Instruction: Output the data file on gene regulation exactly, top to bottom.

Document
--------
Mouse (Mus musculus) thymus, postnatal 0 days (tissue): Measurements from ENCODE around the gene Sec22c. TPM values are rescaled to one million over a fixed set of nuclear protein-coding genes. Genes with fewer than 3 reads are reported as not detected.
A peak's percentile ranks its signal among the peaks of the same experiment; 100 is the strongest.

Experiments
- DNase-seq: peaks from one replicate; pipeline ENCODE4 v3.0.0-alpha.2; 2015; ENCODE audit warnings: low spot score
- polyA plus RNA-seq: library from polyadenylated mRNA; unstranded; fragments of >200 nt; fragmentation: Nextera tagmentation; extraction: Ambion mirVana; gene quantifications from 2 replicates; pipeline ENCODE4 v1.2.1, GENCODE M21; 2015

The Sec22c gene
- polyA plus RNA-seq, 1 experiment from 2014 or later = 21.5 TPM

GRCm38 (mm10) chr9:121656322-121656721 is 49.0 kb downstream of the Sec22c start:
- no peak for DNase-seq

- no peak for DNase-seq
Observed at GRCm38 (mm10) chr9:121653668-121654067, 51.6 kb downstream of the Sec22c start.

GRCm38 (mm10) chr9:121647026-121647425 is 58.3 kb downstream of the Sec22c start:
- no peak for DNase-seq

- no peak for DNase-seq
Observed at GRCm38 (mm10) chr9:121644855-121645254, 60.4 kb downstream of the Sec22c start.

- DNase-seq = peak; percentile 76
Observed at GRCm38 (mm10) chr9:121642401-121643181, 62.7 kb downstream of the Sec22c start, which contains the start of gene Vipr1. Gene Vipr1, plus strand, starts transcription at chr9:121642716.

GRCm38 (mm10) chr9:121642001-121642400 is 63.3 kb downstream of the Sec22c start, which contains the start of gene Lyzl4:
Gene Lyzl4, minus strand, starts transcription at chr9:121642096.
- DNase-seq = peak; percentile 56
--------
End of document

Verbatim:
Mouse (Mus musculus) thymus, postnatal 0 days (tissue): Measurements from ENCODE around the gene Sec22c. TPM values are rescaled to one million over a fixed set of nuclear protein-coding genes. Genes with fewer than 3 reads are reported as not detected.
A peak's percentile ranks its signal among the peaks of the same experiment; 100 is the strongest.

Experiments
- DNase-seq: peaks from one replicate; pipeline ENCODE4 v3.0.0-alpha.2; 2015; ENCODE audit warnings: low spot score
- polyA plus RNA-seq: library from polyadenylated mRNA; unstranded; fragments of >200 nt; fragmentation: Nextera tagmentation; extraction: Ambion mirVana; gene quantifications from 2 replicates; pipeline ENCODE4 v1.2.1, GENCODE M21; 2015

The Sec22c gene
- polyA plus RNA-seq, 1 experiment from 2014 or later = 21.5 TPM

GRCm38 (mm10) chr9:121656322-121656721 is 49.0 kb downstream of the Sec22c start:
- no peak for DNase-seq

- no peak for DNase-seq
Observed at GRCm38 (mm10) chr9:121653668-121654067, 51.6 kb downstream of the Sec22c start.

GRCm38 (mm10) chr9:121647026-121647425 is 58.3 kb downstream of the Sec22c start:
- no peak for DNase-seq

- no peak for DNase-seq
Observed at GRCm38 (mm10) chr9:121644855-121645254, 60.4 kb downstream of the Sec22c start.

- DNase-seq = peak; percentile 76
Observed at GRCm38 (mm10) chr9:121642401-121643181, 62.7 kb downstream of the Sec22c start, which contains the start of gene Vipr1. Gene Vipr1, plus strand, starts transcription at chr9:121642716.

GRCm38 (mm10) chr9:121642001-121642400 is 63.3 kb downstream of the Sec22c start, which contains the start of gene Lyzl4:
Gene Lyzl4, minus strand, starts transcription at chr9:121642096.
- DNase-seq = peak; percentile 56